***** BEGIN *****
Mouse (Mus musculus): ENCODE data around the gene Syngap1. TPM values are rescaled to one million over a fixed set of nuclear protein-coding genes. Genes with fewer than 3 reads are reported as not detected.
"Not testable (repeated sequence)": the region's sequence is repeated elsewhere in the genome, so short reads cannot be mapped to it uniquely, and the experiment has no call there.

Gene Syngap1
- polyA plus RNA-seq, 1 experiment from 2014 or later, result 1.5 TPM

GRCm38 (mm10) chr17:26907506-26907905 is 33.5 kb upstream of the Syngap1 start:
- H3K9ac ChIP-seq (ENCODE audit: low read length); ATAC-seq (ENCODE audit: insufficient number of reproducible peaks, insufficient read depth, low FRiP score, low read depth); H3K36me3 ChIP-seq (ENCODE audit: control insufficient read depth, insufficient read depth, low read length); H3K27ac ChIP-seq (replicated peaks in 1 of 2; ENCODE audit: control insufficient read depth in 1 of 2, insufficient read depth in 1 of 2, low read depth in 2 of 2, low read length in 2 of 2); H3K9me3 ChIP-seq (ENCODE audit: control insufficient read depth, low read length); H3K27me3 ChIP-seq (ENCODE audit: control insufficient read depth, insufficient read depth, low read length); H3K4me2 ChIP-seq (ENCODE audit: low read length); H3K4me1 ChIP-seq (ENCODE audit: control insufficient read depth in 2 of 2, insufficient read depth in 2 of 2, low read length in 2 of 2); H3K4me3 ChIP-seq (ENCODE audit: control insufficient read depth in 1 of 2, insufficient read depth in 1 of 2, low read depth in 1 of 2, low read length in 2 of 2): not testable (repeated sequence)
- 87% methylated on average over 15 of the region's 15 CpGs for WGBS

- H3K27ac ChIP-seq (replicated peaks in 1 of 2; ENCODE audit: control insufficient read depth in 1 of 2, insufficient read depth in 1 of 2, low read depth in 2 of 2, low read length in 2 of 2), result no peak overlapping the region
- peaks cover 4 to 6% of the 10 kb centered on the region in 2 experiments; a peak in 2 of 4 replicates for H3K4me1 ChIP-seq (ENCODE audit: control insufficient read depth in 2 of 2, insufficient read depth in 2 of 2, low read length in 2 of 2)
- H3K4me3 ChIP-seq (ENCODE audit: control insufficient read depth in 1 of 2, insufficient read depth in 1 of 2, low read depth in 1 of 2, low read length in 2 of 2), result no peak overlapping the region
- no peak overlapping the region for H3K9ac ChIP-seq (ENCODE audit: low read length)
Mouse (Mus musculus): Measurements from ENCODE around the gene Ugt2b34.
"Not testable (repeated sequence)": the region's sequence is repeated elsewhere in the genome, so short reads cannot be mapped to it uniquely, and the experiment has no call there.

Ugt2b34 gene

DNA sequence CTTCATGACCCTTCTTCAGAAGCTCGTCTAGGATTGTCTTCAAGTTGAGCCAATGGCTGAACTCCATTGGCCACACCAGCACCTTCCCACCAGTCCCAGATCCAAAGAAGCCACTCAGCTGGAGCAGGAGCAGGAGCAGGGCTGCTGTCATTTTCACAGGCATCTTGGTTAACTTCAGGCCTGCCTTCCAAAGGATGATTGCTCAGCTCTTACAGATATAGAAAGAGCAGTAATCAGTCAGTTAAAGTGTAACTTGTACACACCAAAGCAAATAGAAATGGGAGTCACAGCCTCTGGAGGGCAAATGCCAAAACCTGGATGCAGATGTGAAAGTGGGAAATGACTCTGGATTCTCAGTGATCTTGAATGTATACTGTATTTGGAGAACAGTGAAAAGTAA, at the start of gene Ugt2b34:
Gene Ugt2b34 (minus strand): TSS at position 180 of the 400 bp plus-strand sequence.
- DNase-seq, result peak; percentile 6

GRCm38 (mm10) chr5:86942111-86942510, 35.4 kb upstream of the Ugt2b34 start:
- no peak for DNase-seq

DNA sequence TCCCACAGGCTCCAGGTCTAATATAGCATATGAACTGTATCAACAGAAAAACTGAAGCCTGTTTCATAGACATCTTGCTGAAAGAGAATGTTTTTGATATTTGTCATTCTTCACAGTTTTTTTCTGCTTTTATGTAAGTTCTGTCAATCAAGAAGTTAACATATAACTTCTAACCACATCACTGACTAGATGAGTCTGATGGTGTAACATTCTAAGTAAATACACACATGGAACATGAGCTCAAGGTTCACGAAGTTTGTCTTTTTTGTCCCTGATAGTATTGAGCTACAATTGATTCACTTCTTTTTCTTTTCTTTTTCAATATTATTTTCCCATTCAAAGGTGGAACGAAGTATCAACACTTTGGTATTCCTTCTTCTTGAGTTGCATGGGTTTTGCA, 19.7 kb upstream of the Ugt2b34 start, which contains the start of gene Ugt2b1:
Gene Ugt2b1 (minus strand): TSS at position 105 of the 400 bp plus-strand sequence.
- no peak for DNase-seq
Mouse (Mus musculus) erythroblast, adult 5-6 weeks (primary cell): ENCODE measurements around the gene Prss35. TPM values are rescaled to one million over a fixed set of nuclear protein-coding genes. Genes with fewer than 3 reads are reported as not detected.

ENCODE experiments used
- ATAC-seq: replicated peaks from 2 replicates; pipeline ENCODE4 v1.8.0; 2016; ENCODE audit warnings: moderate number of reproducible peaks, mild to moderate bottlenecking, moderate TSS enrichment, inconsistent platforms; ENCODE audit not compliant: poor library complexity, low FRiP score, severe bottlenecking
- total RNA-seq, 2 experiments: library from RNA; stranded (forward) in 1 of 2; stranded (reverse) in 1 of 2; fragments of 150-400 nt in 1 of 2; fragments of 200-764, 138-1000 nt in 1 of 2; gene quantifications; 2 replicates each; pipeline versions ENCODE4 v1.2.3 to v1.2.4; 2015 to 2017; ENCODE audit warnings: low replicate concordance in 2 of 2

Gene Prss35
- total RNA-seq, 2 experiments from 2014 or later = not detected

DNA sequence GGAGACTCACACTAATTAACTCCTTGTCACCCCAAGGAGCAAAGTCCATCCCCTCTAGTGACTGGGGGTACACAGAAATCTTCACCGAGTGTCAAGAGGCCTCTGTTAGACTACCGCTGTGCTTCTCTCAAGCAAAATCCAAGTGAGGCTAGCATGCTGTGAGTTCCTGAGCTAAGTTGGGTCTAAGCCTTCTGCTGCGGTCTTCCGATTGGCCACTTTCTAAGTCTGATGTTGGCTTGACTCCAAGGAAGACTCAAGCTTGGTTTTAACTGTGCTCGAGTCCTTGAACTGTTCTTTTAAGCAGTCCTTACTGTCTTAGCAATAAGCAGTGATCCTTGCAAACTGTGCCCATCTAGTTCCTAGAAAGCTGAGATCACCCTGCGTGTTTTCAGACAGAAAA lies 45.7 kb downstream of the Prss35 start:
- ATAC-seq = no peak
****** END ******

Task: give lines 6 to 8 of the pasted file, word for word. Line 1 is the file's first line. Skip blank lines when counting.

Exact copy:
- H3K9ac ChIP-seq (ENCODE audit: low read length); ATAC-seq (ENCODE audit: insufficient number of reproducible peaks, insufficient read depth, low FRiP score, low read depth); H3K36me3 ChIP-seq (ENCODE audit: control insufficient read depth, insufficient read depth, low read length); H3K27ac ChIP-seq (replicated peaks in 1 of 2; ENCODE audit: control insufficient read depth in 1 of 2, insufficient read depth in 1 of 2, low read depth in 2 of 2, low read length in 2 of 2); H3K9me3 ChIP-seq (ENCODE audit: control insufficient read depth, low read length); H3K27me3 ChIP-seq (ENCODE audit: control insufficient read depth, insufficient read depth, low read length); H3K4me2 ChIP-seq (ENCODE audit: low read length); H3K4me1 ChIP-seq (ENCODE audit: control insufficient read depth in 2 of 2, insufficient read depth in 2 of 2, low read length in 2 of 2); H3K4me3 ChIP-seq (ENCODE audit: control insufficient read depth in 1 of 2, insufficient read depth in 1 of 2, low read depth in 1 of 2, low read length in 2 of 2): not testable (repeated sequence)
- 87% methylated on average over 15 of the region's 15 CpGs for WGBS

- H3K27ac ChIP-seq (replicated peaks in 1 of 2; ENCODE audit: control insufficient read depth in 1 of 2, insufficient read depth in 1 of 2, low read depth in 2 of 2, low read length in 2 of 2), result no peak overlapping the region